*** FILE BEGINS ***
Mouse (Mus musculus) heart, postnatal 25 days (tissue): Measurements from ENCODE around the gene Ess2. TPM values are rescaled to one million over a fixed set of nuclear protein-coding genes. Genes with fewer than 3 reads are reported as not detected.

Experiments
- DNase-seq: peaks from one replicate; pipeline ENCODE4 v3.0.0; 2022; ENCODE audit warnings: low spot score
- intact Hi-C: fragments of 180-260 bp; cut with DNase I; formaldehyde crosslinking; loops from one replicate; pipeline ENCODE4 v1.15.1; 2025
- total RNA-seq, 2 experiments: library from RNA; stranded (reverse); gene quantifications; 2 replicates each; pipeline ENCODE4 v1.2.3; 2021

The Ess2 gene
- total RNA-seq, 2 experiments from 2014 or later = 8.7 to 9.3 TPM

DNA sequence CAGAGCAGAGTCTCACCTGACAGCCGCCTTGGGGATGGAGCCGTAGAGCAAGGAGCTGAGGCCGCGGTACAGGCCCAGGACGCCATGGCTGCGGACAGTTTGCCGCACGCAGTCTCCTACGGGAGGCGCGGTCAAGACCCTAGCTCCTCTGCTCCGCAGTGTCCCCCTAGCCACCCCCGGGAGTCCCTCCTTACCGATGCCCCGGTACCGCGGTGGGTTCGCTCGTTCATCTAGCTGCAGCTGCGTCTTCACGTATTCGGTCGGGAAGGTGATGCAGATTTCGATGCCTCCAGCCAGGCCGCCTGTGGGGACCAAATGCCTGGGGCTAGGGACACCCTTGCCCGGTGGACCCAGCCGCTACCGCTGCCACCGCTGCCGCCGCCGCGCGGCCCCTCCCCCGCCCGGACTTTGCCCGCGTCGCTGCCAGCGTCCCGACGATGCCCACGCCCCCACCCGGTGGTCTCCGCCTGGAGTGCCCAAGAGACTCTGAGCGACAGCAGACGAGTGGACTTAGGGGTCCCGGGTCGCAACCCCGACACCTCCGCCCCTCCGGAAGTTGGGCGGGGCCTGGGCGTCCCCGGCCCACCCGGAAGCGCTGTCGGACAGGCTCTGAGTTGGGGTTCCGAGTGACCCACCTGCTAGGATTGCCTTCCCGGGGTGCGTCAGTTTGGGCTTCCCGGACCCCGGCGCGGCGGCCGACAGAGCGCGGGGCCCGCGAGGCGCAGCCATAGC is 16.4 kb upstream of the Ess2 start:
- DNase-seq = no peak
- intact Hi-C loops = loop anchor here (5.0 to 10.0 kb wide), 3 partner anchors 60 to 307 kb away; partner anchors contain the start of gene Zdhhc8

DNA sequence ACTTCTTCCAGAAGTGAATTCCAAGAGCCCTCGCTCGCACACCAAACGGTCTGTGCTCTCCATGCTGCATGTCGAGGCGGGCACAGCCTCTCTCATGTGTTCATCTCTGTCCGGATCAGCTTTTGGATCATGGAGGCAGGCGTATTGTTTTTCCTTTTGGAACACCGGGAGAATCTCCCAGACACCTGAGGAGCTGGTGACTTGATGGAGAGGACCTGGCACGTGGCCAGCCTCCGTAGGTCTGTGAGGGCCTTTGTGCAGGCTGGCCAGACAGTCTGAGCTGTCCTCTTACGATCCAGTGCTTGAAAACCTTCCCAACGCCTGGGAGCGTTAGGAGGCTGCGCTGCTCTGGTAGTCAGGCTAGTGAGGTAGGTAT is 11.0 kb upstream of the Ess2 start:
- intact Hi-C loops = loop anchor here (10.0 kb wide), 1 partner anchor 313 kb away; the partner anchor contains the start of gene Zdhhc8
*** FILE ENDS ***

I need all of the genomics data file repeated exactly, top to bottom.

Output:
Mouse (Mus musculus) heart, postnatal 25 days (tissue): Measurements from ENCODE around the gene Ess2. TPM values are rescaled to one million over a fixed set of nuclear protein-coding genes. Genes with fewer than 3 reads are reported as not detected.

Experiments
- DNase-seq: peaks from one replicate; pipeline ENCODE4 v3.0.0; 2022; ENCODE audit warnings: low spot score
- intact Hi-C: fragments of 180-260 bp; cut with DNase I; formaldehyde crosslinking; loops from one replicate; pipeline ENCODE4 v1.15.1; 2025
- total RNA-seq, 2 experiments: library from RNA; stranded (reverse); gene quantifications; 2 replicates each; pipeline ENCODE4 v1.2.3; 2021

The Ess2 gene
- total RNA-seq, 2 experiments from 2014 or later = 8.7 to 9.3 TPM

DNA sequence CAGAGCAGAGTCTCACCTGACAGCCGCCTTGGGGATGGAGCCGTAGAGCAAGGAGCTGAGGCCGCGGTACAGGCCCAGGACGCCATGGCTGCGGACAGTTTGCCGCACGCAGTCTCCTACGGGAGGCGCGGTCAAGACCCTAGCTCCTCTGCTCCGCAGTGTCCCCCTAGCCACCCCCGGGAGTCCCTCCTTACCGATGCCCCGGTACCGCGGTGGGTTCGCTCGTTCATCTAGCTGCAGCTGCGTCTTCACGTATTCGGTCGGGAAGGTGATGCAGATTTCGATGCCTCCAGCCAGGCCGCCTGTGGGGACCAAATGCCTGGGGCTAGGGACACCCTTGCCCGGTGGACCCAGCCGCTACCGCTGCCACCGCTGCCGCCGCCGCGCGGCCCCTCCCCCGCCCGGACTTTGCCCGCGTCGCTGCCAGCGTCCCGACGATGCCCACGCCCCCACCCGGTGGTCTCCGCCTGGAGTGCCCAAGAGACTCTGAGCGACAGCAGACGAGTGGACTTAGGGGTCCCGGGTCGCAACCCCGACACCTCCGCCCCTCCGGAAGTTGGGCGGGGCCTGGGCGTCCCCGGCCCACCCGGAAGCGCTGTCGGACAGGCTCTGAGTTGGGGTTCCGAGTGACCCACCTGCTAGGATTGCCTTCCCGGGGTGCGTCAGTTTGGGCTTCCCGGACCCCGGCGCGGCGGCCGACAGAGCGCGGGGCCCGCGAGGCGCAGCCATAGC is 16.4 kb upstream of the Ess2 start:
- DNase-seq = no peak
- intact Hi-C loops = loop anchor here (5.0 to 10.0 kb wide), 3 partner anchors 60 to 307 kb away; partner anchors contain the start of gene Zdhhc8

DNA sequence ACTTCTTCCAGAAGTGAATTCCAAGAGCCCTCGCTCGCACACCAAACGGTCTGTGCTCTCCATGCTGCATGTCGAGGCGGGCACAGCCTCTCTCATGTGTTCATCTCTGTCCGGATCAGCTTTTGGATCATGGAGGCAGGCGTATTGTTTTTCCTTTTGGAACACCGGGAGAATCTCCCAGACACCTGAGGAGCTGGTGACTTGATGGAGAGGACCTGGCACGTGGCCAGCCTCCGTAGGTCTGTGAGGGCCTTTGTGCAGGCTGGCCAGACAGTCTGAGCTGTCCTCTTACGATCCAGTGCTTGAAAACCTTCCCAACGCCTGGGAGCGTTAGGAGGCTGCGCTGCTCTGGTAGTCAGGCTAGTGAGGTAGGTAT is 11.0 kb upstream of the Ess2 start:
- intact Hi-C loops = loop anchor here (10.0 kb wide), 1 partner anchor 313 kb away; the partner anchor contains the start of gene Zdhhc8